Interesting note for those of you catching movies in Japan. Check with your local Parco department store, at the information desk. It seems to be a service where you can purchase your movie ticket (well in advance, if so desired) for most popular movies for about 5,000 yen cheaper than at the theatre. Why? Dunno. But I ain’t gonna complain!
We went directly from Parco to the theatre. Ellesen and I went in to hold seats (not that we had much to worry about — I guess not many people want to see the subtitled version when they can see the dubbed version) while Chris and Kaz waited for one of Chris’ former students, who likes action films. Naome supposedly was also to come, but ended up seeing a friend of hers instead.
The popcorn was stale, but the seats were comfortable, the sound system quite good … and the theatre served beer. The movie wasn’t any better as the result of beer, but I think North American theatres should take a hint and start licensing.
Following the movie, the four of us (Chris’ student had other plans) went for sushi, at the same restaurant Chris and Kaz took me to the first night I was here. In fact, we sat at almost exactly the same place. Though perhaps not as tasty as the sushi restaurant at Tsukiji, it was still very good, and hit the spot. The world is good, so long as there’s sushi.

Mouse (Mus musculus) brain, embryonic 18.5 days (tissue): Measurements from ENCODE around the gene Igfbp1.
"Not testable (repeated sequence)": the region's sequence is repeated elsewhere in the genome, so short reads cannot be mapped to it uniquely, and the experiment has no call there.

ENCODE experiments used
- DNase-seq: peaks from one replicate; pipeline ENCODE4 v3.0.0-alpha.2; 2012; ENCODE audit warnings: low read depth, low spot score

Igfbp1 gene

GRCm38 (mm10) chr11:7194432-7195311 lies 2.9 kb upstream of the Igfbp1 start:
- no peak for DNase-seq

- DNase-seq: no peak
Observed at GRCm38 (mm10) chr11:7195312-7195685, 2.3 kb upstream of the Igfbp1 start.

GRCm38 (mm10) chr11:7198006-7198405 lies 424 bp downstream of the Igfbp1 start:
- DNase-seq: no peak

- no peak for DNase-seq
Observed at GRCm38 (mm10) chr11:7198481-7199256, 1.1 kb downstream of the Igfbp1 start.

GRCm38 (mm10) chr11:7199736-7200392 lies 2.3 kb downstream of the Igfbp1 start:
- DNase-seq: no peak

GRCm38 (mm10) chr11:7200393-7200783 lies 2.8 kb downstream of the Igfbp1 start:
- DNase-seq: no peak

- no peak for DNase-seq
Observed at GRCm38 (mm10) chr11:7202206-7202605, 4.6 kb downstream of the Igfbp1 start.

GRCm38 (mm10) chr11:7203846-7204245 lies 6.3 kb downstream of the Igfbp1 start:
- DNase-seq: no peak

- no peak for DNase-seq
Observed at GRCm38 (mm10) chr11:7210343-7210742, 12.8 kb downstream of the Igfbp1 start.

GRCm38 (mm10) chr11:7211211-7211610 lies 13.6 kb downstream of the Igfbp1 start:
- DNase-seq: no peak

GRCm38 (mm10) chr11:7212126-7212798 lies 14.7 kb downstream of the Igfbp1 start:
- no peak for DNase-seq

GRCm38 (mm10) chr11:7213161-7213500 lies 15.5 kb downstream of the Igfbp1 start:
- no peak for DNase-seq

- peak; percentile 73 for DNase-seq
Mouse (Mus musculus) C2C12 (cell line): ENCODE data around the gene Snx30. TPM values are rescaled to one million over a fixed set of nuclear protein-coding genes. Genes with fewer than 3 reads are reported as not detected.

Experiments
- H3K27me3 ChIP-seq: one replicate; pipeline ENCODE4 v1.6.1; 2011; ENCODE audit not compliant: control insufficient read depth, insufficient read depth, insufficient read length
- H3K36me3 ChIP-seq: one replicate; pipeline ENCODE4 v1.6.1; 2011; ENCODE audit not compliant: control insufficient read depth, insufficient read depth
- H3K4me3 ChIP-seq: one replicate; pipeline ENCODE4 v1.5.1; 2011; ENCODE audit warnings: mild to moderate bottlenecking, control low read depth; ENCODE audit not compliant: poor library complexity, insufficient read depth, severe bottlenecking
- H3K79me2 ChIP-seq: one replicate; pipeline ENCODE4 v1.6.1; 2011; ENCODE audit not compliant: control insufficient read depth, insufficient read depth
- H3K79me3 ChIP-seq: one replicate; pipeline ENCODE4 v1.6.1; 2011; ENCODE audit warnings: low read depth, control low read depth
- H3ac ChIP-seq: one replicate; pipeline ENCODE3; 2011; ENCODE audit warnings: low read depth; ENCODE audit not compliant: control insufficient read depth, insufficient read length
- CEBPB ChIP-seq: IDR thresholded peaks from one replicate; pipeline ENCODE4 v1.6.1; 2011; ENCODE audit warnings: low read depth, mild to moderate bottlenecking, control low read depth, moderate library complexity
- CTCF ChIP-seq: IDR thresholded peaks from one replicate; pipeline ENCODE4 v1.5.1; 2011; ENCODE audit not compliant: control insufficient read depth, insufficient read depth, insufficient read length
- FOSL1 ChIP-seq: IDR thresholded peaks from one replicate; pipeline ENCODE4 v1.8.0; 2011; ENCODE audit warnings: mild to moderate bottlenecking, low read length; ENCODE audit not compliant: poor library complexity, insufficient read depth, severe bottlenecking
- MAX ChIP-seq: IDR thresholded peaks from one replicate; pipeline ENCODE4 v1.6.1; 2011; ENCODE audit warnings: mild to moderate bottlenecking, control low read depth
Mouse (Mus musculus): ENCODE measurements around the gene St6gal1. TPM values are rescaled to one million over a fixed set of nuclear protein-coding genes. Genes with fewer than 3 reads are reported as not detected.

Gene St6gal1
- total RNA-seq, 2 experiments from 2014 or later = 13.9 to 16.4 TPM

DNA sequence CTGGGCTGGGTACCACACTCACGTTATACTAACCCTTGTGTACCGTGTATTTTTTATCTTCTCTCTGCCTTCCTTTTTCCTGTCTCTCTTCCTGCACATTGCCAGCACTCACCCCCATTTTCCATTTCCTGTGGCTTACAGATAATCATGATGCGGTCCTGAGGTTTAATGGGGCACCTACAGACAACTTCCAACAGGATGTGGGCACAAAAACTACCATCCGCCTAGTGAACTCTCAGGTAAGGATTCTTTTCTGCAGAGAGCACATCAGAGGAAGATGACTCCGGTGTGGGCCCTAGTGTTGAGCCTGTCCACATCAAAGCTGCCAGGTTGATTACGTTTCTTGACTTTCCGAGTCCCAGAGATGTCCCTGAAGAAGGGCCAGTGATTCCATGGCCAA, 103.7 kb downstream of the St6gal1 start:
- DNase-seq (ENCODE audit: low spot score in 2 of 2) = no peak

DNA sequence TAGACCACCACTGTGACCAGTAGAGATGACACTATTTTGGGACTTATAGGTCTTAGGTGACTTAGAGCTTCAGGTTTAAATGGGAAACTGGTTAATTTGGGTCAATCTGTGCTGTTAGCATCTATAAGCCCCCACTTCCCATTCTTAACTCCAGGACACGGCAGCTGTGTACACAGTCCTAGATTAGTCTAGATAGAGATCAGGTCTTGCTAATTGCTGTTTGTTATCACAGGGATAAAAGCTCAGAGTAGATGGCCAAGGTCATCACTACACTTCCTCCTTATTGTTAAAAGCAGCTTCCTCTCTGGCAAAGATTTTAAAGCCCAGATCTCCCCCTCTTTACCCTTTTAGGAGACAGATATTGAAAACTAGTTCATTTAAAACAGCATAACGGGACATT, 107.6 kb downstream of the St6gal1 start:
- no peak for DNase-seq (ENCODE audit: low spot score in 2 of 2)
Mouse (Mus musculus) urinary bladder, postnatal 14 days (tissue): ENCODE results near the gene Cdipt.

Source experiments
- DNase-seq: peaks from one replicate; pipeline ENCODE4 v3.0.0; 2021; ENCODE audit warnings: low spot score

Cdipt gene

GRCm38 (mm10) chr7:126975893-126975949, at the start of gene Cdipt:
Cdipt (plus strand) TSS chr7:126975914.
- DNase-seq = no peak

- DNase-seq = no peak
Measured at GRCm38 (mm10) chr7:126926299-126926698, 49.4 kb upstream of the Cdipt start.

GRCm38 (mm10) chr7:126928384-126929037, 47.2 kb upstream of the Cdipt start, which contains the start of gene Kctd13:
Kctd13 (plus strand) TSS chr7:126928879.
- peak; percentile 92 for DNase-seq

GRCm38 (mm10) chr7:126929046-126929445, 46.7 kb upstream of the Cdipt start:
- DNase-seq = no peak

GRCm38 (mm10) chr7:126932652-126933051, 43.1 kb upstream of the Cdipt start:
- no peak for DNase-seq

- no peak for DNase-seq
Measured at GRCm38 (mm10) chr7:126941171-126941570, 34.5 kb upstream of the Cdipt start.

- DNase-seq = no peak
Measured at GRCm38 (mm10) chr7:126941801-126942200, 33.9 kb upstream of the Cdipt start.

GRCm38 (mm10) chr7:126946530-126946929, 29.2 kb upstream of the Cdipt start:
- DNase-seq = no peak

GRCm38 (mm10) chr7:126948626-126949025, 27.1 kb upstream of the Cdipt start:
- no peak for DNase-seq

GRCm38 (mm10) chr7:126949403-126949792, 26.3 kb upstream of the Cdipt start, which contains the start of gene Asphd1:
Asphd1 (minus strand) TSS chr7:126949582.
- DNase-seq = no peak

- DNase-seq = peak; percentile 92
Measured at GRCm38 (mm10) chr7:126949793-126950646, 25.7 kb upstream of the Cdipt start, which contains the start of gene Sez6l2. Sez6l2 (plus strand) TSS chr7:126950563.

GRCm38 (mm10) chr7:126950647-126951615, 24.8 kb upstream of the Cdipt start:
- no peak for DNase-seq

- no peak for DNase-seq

Returning to the apartment, we sat down to watch one of Chris’ more recent favourite films, Ping Pong. It’s a Japanese film based on a comic series. It’s a very engaging film about … well, it’s not so much about the game of ping pong so much as it is about people discovering their roles in life. If you can hack the subtitles, I recommend a viewing.
Time for bed. Tomorrow’s probably going to be a long one…